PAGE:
Rivian R2 specifications have been leaked from the automaker’s website

Specs for the Rivian R2 leaked this week ahead of Thursday’s reveal. Found by “internet sleuths” who tipped Electrekits specifications were buried in the EV source code teaser website (briefly seen by anyone in the public using web inspector). The code suggests the R2 will have a range of up to 330 miles and a starting price of $47,000 when it arrives in 2026.

The R2 is claimed to have a 0 to 60 mph time of three seconds, but it’s probably reasonable to expect that only in top-of-the-line models. The code lists the compact SUV as a five-seater with a 115.6-inch wheelbase. Other details include a length of 185.6 inches, a width of 75 inches (84.4 inches with mirrors) and a height of 66.9 inches.

The code says it will have a NACS charging port, but adds that it can also charge at CCS stations. The leak also lists a powered rear window and a bike rack that “snaps into the accessory ports in the back.” (It says no tools are required.) The bike rack is said to fit into the R2’s trunk when not in use. “We design our vehicles to maximize storage,” reads the source code marketing copy. “The spacious front trunk offers plenty of storage space for large items, from weekend gear to weekly grocery hauls.”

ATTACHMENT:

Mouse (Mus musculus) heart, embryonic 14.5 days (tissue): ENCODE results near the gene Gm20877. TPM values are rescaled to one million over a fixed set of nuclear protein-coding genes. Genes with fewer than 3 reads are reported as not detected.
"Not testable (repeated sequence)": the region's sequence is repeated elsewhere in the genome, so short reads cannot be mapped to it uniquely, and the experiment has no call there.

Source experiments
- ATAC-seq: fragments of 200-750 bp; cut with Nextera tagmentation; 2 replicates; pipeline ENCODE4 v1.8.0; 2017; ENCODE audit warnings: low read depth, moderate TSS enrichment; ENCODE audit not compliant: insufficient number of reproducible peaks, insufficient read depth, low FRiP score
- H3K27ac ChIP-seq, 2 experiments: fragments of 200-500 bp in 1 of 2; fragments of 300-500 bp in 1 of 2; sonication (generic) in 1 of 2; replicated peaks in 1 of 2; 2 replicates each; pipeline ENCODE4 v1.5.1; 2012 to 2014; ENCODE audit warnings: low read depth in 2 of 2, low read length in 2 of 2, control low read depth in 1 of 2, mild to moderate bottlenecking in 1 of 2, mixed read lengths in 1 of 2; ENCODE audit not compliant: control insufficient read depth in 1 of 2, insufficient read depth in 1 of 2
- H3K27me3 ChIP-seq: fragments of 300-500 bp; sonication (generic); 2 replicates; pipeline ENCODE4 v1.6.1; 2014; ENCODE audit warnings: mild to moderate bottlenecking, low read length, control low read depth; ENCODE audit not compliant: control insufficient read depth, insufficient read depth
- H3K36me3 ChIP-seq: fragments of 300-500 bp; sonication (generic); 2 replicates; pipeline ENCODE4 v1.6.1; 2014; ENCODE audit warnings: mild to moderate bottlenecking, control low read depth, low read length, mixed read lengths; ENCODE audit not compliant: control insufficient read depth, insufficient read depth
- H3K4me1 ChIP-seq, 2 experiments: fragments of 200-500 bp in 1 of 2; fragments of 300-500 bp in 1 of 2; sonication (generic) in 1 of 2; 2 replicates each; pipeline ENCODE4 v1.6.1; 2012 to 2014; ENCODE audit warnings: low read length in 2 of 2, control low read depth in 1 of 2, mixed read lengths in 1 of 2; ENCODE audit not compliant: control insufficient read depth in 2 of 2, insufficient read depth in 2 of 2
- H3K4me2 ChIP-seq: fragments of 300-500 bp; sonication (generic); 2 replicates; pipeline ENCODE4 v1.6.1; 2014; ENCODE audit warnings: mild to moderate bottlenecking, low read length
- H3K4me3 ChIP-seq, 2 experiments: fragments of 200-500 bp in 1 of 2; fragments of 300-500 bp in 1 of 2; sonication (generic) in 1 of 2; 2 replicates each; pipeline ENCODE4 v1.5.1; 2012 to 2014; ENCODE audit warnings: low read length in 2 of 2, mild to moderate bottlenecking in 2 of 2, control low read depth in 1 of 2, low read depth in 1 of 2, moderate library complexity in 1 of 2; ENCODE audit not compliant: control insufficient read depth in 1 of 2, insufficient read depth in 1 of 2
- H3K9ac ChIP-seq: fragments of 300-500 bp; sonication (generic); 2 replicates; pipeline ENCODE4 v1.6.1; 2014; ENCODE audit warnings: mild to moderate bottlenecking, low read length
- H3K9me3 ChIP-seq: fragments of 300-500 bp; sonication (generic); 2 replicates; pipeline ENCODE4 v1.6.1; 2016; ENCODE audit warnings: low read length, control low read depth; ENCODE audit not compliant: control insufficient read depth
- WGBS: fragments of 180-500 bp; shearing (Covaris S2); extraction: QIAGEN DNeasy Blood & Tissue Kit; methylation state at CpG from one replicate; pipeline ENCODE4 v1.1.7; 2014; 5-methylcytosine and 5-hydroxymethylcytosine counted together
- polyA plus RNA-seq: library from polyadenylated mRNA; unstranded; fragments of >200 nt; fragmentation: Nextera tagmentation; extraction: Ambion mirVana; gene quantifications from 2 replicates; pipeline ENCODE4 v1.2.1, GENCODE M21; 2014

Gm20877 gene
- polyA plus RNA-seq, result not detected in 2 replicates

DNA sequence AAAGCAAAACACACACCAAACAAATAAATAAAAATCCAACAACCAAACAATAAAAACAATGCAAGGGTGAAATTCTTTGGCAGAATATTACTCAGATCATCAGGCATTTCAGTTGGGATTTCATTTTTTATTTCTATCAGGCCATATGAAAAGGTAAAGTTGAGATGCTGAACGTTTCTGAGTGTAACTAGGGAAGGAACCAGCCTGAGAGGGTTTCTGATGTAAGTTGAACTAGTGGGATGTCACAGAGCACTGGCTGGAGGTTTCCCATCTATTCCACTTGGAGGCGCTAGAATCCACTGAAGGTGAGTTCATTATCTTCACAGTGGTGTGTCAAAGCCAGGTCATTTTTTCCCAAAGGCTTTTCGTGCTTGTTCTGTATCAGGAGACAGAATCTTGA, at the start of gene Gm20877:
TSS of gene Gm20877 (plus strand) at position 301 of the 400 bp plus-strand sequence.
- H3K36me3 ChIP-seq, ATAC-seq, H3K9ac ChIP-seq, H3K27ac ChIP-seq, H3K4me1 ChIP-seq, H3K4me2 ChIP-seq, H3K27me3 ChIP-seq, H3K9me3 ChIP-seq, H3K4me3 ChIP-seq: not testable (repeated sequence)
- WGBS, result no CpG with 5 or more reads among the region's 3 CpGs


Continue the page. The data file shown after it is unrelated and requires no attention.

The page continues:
Other details from the source code include a maximum ground clearance of 9.8 inches, 32-inch wheel and tire diameter, a 25-degree approach angle and a 27-degree departure angle.

Rivian confirmed last month that it will officially unveil the R2 on March 7. The automaker’s CEO, RJ Scaringe, previously said the car will be smaller and cheaper than the R1. Its starting price of $47,000 (the code also lists $47,500 elsewhere) would put it right in the $40,000 to $60,000 range promised by CFO Claire McDonough earlier.

Unfortunately, news of new layoffs at Rivian came before Thursday’s launch event. Crain’s Chicago Business (through Quartz) first reported that the EV maker has laid off “about 100” employees at its Normal, IL factory. That’s about one percent of all workers at the plant. The layoffs follow (or may be part of) those announced in February, when Rivian said it would cut 10 percent of its workforce.

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